Caught on camera: The princess restoring Raja Ravi Varma’s legacy

A new film focuses on the restoration work of a foundation set up by artist Ravi Varma’s great-great-granddaughter. Muses and royal faces glow anew as art wins out over time.
Reclining Nair Lady, an iconic Ravi Varma work, is among the paintings restored by the Raja Ravi Varma Heritage Foundation, which does the work pro bono for private collectors. PREMIUM
Reclining Nair Lady, an iconic Ravi Varma work, is among the paintings restored by the Raja Ravi Varma Heritage Foundation, which does the work pro bono for private collectors.
Updated on Jul 30, 2021 07:04 PM IST
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By Natasha Rego

The great artist Raja Ravi Varma, who lived and painted over a century ago, created an estimated 2,000 oils on canvas. They are, of course, scattered, having been kept in private collections, donated to museums, exchanged, lost, found, sold and resold.

Some have ended up in less-than-ideal conditions, where even pests have been able to get at them. Others have suffered the wear and tear typical to canvases of this vintage. Two common threats are mold caused by humidity and temperature fluctuations, and the yellowing of the varnish that was used until the 20th century to make oil paintings more vibrant.

Enter the Raja Ravi Varma Heritage Foundation, set up by the artist’s great-great-granddaughter Bharani Thirunal Rukmini Bayi Thampuran six years ago. Based in Bengaluru, it works to keep Varma’s legacy alive and well by conducting research and aiding in the documentation and archiving of his vast contribution to Indian art (his works remain among the most recognisable and most acclaimed of India’s artists).

The Foundation also helps authenticate and restore works, and will do the restoration pro bono for private collectors. Incidentally, Thampuran, now 80, is an artist and former princess of Travancore.

A new film on the Foundation’s work, Raja Ravi Varma: Restoring a Master’s Glory (released in April and available on YouTube), explores what goes into restoring these paintings. “The film was more about the thought process behind the conservation of Raja Ravi Varma’s works, than it was about the techniques used to conserve it,” says filmmaker and social scientist Anandana Kapur, who has directed the documentary. “The narrative is a bit tool-agnostic. We weren’t trying to find out how the restorer would stick a torn canvas together or where she would source authentic nails from.”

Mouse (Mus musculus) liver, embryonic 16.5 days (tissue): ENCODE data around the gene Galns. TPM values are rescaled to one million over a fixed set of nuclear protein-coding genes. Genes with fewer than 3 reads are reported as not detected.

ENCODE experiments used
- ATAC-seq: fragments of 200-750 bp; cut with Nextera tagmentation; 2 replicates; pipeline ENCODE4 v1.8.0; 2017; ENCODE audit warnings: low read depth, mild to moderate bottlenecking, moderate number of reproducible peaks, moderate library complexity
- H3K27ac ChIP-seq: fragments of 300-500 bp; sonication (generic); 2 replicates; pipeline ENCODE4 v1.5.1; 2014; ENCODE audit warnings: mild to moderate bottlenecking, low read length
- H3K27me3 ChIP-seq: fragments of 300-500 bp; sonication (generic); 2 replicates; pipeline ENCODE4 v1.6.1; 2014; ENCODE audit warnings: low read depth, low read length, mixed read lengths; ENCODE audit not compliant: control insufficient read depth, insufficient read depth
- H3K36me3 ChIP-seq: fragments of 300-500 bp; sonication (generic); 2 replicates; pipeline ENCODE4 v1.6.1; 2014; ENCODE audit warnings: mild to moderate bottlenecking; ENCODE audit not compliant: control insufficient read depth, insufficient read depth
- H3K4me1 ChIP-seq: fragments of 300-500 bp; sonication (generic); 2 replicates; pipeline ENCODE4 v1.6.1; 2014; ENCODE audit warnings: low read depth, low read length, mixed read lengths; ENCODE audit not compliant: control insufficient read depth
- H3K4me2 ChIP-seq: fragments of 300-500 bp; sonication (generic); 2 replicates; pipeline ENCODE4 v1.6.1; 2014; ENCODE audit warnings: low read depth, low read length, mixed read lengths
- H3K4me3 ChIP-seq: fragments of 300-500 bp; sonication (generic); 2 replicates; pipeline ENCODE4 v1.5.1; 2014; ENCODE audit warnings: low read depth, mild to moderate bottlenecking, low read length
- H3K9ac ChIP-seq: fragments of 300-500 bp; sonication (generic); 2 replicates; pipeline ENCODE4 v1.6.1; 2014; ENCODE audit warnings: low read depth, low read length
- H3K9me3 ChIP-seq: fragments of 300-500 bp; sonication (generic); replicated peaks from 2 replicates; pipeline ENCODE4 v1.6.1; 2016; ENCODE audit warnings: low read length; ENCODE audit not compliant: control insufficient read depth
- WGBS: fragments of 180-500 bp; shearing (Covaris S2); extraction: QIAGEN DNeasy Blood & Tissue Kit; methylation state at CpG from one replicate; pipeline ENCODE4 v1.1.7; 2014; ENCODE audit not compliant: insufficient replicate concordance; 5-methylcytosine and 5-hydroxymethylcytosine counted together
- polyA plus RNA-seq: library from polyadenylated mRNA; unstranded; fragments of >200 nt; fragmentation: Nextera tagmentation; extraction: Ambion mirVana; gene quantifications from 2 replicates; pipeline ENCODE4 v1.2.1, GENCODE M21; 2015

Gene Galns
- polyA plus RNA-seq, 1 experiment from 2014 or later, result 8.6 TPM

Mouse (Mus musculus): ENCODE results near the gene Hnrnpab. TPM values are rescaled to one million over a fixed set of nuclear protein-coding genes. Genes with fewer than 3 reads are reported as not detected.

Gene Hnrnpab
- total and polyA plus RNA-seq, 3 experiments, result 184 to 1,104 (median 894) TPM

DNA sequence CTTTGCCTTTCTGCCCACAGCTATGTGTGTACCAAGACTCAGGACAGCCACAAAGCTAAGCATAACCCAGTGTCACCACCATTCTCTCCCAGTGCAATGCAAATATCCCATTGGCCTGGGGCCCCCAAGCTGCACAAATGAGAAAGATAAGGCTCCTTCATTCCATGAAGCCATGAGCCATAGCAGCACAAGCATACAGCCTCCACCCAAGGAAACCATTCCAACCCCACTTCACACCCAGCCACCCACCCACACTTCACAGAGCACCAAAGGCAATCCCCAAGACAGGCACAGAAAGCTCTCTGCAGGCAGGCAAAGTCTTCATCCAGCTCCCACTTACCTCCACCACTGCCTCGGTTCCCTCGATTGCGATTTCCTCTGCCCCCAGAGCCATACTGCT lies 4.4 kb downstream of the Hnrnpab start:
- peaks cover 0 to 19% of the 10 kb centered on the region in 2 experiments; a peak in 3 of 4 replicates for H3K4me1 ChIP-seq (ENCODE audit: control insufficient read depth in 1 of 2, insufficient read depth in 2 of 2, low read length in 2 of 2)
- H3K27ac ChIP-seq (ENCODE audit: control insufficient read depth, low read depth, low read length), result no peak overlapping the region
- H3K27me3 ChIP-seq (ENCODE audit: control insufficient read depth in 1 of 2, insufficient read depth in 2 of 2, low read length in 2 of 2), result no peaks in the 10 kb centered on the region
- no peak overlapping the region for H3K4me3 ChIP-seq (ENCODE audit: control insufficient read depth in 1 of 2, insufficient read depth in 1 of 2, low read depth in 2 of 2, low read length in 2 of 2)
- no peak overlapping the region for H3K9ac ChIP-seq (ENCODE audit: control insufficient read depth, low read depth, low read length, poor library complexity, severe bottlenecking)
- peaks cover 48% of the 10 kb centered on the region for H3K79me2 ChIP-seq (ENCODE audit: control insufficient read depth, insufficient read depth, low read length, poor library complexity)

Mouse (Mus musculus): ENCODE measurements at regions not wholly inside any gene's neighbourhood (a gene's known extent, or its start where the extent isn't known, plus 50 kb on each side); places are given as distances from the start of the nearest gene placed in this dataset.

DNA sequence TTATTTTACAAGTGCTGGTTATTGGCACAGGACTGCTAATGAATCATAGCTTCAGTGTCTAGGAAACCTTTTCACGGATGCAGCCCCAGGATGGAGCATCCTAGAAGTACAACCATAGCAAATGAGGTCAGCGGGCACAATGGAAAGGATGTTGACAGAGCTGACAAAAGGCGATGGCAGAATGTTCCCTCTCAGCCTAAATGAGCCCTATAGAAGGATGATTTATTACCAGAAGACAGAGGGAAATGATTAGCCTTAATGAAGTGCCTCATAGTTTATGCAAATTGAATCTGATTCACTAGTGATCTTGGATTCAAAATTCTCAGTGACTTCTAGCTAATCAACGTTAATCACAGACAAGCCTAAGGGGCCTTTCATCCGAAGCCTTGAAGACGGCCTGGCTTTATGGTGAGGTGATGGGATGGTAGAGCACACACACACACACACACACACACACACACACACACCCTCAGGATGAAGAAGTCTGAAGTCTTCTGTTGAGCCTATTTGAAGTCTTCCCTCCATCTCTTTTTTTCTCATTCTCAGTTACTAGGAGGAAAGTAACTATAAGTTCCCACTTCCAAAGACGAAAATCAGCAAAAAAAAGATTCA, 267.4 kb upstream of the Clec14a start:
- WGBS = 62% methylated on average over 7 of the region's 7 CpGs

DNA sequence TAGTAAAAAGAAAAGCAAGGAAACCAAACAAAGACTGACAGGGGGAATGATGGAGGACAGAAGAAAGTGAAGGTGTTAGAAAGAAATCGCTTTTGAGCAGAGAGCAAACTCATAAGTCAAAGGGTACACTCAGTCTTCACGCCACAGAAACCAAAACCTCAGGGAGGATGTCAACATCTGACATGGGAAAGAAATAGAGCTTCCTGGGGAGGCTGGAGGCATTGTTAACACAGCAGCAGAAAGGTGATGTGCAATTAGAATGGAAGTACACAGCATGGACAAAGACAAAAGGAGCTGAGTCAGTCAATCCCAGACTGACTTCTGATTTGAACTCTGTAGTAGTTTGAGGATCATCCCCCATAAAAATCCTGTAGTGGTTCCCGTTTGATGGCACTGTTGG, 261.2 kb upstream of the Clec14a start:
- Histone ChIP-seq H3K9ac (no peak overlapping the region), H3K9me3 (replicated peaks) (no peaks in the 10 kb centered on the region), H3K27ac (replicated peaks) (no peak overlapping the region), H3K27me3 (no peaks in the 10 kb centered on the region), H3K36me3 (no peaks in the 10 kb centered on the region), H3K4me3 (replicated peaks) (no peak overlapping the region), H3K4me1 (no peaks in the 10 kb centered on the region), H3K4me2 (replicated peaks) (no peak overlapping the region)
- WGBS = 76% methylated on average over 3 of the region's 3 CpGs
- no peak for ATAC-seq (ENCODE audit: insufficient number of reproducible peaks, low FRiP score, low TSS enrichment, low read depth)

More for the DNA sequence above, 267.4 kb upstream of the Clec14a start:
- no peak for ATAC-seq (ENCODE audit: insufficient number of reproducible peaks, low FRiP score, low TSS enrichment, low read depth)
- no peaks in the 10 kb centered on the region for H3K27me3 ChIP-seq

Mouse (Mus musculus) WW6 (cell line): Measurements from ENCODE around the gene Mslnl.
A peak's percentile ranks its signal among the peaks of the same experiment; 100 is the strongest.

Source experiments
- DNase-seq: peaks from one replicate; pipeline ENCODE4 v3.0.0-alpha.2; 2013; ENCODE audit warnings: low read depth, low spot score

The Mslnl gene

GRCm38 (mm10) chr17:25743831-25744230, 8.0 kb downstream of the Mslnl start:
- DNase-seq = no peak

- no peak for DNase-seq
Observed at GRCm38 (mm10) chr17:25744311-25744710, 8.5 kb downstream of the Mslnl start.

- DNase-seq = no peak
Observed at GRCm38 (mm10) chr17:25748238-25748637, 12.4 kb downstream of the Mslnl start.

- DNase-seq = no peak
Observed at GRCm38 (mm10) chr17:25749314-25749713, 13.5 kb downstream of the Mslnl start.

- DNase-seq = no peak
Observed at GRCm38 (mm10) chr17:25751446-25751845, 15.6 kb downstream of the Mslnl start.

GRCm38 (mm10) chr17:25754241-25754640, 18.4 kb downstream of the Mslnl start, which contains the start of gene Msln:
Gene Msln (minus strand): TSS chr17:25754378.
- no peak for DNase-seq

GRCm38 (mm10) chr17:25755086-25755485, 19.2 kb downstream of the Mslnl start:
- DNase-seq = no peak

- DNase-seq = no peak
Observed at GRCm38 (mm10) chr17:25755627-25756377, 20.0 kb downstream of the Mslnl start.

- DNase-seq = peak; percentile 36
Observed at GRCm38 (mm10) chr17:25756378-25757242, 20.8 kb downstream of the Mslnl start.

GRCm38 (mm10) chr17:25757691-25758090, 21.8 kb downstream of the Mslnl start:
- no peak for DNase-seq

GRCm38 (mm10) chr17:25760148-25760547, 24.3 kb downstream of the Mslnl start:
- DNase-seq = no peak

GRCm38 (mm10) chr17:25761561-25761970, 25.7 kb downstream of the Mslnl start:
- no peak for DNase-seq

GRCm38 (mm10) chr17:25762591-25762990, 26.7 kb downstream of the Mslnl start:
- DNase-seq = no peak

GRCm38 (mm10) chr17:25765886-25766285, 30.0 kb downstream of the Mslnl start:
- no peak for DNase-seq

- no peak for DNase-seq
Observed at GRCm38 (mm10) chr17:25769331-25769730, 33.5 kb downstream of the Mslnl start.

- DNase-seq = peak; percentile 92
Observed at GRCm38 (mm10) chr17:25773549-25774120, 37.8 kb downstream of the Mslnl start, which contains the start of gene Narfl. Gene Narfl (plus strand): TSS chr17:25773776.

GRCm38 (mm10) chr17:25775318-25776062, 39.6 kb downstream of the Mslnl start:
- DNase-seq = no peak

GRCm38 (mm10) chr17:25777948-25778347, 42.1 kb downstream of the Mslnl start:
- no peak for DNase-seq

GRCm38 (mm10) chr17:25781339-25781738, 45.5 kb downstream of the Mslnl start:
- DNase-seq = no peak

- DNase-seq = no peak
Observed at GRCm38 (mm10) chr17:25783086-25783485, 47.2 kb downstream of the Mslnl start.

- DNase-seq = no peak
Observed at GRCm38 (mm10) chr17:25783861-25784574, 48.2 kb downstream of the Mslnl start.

TOUCH AND GO

The master’s art is very much in the frame. In the scenes that follow the restoration of Lamentations of Aja, for instance, you see the detail unearthed when the key culprit, the varnish, was carefully, and inch-by-inch, wiped away. “It’s a beautiful moment of a man with unshed tears in his eyes,” says Kapur. “Removing the varnish reveals this detail. If you didn’t see the glisten of that tear, you would not feel that texture of loss.”

The film documents the restoration of seven Ravi Varma art works that have suffered varying degrees of damage. A single restoration can take from a few months to over a year. “Paintings are like human beings,” art conservator Rupika Chawla, who works with the Foundation, says in the film. “Some are easy to deal with, some are damn tough.”

“Paintings are like human beings,” art conservator Rupika Chawla, who works with the Foundation, says in the film. “Some are easy to deal with, some are damn tough.”
“Paintings are like human beings,” art conservator Rupika Chawla, who works with the Foundation, says in the film. “Some are easy to deal with, some are damn tough.”

One of the most damaged pieces restored in the movie is Bombay Singer, believed to be a portrait of a Ravi Varma muse, Anjanibai Malpekar, a Hindustani vocalist of the Bhendibazaar gharana. This canvas had been gnawed at by a squirrel, leaving a horrific gash in the middle of the painting.

“It takes quite a bit of time to make it like an invisible procedure,” Chawla says in the film. “The drama really emerged when we cleaned the painting.… What also comes out is the gossamer feel of the Chanderi sari, the strings of the veena, which were completely not visible.”

Elsewhere, restoration efforts have revealed intriguing secrets. When restoring the portrait of crown prince Martanda Bhairava Tondaiman of Pudukkottai, now in Tamil Nadu, Chawla noticed something lurking behind a statue in the frame.

“When oil paint dries out over time, one of the things that happens to it is, it becomes transparent,” she says. An x-ray revealed a Chinese figurine that Ravi Varma had later painted over, replacing it with the statue now in the frame, a little below the first figurine. Chawla thinks this may have been done to add asymmetry to the work.

Ravi Varma’s paintings were highly sought-after in his own lifetime. Art by him was commissioned by royals and aristocrats. “It was in the last years of his life, when the (Ravi Varma Fine Arts Lithographic) Press was taking up all his finances that he had to sell his art to raise funds,” says Gitanjali Maini, managing trustee of the Foundation.

Ravi Varma, who died in 1906, set up the Press in 1894. It was for a while India’s largest press, operated by German technicians, and is responsible for popularising the modern-day visualisation of Hindu gods through the hugely popular calendars it produced.

“Many well-wishers and investors in the Press thus became owners of Ravi Varma oil paintings,” says Maini.

Raja Ravi Varma paintings are now considered national treasures and non-exportable antiquities that must be registered with the Archaeological Survey of India. A large number remain in India, in private collections and public and private museums. It was the calendars that took his art to every home, though. You’ve probably seen or owned one.

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Wednesday, October 27, 2021